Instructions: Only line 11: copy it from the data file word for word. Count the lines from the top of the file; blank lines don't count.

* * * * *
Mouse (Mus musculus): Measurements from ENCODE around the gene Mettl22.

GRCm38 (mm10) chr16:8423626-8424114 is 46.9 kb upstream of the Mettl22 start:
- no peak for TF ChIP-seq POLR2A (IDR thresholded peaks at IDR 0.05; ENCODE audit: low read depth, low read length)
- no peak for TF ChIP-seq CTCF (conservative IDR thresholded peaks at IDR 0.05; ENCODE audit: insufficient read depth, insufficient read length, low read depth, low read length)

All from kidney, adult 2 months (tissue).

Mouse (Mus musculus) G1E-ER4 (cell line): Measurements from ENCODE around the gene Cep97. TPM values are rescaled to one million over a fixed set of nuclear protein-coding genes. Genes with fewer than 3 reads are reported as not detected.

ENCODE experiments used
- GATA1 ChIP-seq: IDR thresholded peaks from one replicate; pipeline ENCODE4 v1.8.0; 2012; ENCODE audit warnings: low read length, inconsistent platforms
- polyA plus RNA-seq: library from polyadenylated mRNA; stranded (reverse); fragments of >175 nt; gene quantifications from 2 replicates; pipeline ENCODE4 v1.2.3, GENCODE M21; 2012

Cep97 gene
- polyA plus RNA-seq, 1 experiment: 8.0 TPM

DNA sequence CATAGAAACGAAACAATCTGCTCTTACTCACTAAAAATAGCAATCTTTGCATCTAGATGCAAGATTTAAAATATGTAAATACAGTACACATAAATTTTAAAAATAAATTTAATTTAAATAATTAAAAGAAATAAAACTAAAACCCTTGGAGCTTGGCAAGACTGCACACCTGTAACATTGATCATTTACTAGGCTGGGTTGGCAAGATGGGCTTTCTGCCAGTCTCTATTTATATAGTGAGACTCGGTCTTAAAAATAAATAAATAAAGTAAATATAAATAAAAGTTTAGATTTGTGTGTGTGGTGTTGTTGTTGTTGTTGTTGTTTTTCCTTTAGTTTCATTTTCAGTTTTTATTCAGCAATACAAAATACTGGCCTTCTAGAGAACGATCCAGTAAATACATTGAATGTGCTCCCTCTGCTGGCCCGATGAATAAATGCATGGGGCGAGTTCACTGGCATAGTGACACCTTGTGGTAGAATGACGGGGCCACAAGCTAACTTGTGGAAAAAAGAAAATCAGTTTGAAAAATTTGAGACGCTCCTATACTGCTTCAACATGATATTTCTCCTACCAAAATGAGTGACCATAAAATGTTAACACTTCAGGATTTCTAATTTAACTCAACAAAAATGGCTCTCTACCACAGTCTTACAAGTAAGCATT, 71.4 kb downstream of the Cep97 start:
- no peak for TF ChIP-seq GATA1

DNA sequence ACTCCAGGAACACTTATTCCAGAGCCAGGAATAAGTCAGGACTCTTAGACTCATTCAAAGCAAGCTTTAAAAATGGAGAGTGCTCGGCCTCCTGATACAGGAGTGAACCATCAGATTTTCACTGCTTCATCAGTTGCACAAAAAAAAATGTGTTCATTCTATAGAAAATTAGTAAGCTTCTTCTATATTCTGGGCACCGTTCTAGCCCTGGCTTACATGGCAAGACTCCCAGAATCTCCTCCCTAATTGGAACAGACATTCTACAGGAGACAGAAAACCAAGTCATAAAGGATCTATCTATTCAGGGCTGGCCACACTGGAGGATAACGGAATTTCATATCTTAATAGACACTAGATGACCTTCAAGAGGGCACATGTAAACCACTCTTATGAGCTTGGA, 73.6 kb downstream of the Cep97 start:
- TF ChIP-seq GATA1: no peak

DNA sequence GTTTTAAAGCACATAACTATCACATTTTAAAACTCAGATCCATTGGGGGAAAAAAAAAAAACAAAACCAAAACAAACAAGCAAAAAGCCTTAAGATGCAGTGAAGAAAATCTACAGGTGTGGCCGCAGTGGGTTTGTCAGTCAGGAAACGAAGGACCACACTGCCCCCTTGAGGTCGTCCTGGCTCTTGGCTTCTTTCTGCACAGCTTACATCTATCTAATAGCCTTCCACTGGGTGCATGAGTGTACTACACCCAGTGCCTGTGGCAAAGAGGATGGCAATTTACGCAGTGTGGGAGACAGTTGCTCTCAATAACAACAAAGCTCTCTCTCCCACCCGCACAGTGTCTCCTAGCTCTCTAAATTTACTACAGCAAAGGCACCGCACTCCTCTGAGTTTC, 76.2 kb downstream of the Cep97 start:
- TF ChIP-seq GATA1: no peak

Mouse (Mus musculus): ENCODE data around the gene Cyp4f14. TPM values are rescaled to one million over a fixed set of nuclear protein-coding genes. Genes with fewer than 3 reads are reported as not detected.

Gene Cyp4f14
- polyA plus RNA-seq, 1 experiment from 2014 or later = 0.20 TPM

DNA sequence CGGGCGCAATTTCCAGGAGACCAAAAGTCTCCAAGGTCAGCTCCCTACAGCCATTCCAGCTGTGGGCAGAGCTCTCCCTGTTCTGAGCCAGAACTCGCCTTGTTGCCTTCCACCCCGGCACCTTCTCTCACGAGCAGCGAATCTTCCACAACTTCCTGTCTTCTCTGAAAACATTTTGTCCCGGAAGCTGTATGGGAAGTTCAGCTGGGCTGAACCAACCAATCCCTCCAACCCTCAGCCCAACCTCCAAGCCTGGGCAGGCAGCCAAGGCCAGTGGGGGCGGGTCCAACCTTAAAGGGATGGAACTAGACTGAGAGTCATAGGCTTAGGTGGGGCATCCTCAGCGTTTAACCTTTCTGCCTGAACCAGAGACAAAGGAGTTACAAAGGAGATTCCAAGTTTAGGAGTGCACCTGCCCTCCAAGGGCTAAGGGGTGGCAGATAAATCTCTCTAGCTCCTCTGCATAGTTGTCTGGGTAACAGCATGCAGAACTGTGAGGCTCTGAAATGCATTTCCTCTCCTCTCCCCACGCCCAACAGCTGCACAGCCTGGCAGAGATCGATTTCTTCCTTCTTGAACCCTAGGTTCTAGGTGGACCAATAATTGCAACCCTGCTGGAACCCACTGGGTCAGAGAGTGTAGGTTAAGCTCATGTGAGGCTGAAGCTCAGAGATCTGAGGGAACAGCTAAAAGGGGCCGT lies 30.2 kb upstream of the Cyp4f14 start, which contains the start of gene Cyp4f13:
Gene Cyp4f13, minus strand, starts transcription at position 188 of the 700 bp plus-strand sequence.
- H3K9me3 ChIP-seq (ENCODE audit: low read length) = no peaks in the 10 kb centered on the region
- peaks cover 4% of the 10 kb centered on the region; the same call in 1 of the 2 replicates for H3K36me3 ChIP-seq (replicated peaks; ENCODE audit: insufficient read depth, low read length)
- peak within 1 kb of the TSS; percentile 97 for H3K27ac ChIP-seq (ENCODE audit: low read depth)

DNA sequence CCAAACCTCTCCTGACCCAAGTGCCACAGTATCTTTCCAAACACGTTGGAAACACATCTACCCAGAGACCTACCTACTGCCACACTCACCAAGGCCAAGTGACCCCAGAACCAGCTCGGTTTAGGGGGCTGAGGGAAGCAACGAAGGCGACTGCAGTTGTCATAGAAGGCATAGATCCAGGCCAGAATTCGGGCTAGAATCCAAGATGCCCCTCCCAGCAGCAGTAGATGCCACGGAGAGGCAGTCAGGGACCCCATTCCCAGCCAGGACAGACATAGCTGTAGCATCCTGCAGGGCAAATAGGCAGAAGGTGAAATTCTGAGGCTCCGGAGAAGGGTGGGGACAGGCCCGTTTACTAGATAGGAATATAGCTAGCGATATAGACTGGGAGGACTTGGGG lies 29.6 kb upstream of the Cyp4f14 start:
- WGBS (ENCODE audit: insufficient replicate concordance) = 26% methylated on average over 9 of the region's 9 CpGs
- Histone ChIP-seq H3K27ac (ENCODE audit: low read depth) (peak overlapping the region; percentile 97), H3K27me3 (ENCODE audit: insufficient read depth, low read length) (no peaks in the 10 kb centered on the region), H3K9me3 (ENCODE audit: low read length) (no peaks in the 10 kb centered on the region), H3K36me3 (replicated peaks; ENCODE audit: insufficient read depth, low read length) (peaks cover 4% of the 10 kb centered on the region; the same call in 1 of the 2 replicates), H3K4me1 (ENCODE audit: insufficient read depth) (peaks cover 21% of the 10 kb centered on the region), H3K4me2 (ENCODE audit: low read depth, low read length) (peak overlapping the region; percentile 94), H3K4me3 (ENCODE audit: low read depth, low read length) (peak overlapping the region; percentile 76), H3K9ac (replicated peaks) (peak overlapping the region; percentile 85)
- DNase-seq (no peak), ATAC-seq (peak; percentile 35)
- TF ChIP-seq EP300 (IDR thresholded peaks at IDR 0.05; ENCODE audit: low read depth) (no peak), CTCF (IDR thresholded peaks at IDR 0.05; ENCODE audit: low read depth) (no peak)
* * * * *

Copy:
- polyA plus RNA-seq, 1 experiment: 8.0 TPM